Some dental students thought the details of this payment structure and the aesthetic education “script” involved unethical financial incentives to treat excessively. Others, however, had heard horror stories of vague, competitive, or demeaning relationships with employer dentists and the “get your numbers up or get out” culture of huge corporate dentistry shops and welcomed the clear-cut arrangement in a two-dentist office. In any case, since there are plenty of dental students burdened with $400,000 debts from undergraduate and dental school loans who have no easy prospects or desires for independent practice, Dr. Milford has plenty of high-quality applicants. Some of them apply in order to avoid the business of managing an office that now needs to deal with increasingly complex insurance contracts, laws, and bureaucracies as well as changing public policies about health care in general. Others are part of dual professional marriages and need options for geographic mobility. Still others just want more freedom in their lifestyles. Dr. Milford eventually hires Dr. Sandra Ballman, who is skilled, personable, highly recommended by her dental school, and a living model of what ideal smiles and oral health should be.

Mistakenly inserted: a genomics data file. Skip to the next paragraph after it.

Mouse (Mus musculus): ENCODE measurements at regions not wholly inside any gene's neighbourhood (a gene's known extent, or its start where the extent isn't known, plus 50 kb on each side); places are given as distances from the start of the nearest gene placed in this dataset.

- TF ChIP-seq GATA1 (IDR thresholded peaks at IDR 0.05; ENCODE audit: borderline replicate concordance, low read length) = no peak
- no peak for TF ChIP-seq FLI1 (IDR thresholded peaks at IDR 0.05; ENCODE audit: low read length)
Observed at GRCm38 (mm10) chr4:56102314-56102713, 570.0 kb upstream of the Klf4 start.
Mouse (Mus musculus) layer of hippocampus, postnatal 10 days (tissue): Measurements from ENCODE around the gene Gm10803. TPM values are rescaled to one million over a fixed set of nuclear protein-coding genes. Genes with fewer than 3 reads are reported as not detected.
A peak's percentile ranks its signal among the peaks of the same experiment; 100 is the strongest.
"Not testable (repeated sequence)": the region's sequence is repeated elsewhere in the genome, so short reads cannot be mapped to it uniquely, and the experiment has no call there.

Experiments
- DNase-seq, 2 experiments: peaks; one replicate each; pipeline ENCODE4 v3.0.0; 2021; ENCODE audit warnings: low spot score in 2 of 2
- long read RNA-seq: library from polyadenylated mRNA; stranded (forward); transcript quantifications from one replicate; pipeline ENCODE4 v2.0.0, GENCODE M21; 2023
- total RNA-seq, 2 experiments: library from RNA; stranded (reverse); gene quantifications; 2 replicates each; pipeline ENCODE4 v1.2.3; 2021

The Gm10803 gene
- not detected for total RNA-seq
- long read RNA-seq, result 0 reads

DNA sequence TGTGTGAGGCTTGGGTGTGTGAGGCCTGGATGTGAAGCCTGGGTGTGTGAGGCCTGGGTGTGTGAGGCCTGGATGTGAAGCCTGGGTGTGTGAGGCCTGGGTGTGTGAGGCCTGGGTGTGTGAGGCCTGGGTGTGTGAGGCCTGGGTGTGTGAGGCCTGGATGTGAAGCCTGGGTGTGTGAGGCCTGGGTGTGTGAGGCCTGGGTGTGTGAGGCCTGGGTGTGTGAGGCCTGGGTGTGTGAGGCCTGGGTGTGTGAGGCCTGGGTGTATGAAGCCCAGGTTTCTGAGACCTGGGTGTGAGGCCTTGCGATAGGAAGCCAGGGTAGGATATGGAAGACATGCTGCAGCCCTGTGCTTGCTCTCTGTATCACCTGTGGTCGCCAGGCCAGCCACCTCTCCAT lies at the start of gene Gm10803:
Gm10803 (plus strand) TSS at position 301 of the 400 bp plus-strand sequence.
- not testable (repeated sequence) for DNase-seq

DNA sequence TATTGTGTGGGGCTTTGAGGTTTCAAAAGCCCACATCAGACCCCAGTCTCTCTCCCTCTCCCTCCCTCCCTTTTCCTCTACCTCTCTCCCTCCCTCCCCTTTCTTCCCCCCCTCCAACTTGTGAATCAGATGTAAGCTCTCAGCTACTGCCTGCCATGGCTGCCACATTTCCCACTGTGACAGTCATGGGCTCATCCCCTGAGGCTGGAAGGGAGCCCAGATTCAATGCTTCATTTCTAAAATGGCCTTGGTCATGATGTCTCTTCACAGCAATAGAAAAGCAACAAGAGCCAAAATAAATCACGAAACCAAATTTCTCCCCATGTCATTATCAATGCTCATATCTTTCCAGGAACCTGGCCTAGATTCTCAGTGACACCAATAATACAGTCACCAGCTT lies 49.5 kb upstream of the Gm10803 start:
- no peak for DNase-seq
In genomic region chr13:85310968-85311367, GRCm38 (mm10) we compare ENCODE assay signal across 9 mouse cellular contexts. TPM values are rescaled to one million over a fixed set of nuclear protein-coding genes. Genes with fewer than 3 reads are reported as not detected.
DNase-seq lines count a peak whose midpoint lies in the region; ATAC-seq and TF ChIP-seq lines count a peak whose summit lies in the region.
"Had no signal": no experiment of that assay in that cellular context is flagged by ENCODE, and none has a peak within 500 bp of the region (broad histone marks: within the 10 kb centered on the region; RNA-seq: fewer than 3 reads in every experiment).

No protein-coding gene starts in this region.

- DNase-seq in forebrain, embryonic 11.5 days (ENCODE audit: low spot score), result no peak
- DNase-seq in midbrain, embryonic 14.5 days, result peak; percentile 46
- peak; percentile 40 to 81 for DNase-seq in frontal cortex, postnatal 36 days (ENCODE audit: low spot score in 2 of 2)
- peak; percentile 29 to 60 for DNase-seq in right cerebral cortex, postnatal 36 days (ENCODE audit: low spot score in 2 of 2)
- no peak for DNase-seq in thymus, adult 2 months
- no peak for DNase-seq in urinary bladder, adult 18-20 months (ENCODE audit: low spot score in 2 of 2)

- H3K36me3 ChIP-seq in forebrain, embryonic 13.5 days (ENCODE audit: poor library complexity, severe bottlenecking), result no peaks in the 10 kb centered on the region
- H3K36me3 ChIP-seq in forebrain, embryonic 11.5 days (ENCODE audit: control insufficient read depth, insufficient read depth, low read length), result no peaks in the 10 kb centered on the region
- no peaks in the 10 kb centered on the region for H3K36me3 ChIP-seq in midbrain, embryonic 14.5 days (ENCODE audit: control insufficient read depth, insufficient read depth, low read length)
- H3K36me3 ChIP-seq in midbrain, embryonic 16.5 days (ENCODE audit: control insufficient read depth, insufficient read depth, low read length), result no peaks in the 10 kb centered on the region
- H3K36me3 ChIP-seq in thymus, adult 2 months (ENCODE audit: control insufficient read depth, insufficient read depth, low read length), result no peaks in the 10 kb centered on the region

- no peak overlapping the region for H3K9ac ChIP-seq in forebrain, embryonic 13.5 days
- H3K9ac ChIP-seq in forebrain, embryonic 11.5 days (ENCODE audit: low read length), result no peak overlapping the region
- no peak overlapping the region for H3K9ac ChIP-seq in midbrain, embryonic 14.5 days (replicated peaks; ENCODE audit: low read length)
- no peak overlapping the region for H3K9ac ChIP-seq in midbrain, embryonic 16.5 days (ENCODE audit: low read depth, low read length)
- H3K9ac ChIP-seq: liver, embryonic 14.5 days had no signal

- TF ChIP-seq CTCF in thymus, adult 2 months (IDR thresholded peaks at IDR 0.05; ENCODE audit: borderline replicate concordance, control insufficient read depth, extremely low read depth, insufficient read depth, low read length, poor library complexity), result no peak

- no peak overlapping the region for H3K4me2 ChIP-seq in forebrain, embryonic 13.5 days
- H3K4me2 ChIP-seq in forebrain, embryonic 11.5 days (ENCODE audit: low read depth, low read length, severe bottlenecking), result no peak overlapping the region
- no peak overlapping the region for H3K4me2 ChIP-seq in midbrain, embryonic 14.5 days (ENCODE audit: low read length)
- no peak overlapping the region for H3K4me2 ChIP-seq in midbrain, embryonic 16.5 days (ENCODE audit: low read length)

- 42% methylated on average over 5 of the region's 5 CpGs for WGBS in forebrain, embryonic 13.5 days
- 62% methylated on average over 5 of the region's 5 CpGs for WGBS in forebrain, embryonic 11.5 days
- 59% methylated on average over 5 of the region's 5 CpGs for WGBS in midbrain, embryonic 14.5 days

Meanwhile, Drs. Kamamata, O’Brien, and Della Galla had become furious with Dr. Milford. With considerable support from other dentists who have lost patients to Dr. Milford’s practice, Drs. Kamamata, O’Brien, and Della Galla submit a petition to the Ethics Committee of the local dental society, arguing that Dr. Milford’s mailings and website are unethical because they make claims about aesthetic dentistry that, if not false, are certainly materially misleading.
Dr. Milford is also a member of the local dental society. But he has not participated much in organized dentistry, preferring (on the recommendation of his business consultant) to become active in local business organizations and in several other nondental but health-related charitable organizations. With his limited spare time, these activities provided new opportunities to further grow the practice and develop his business skills and connections, as well as assist local philanthropic groups. Dr. Milford suspects the three dentists’ petition to the Ethics Committee to be nothing other than an act of revenge for his hiring away their employees. “All they had to do,” he says to his business associates, “was pay them better themselves. It’s just good business, and they weren’t willing to do it. None of them took the time to learn the business skills or work through the business ethics and compliance courses that I took. If they don’t like the effects of my business style, they should think about getting some education themselves and start hiring their own consultants. I’m not against fair fights in the marketplace. It’s this backhanded business of complaining to the Ethics Committee and trying to undermine my professional reputation that I object to. I’ve been careful to follow the profession’s guidelines about ethical advertising, and my business practices are fully consistent with the best business ethics. As far as I’m concerned, good ethics makes for good business.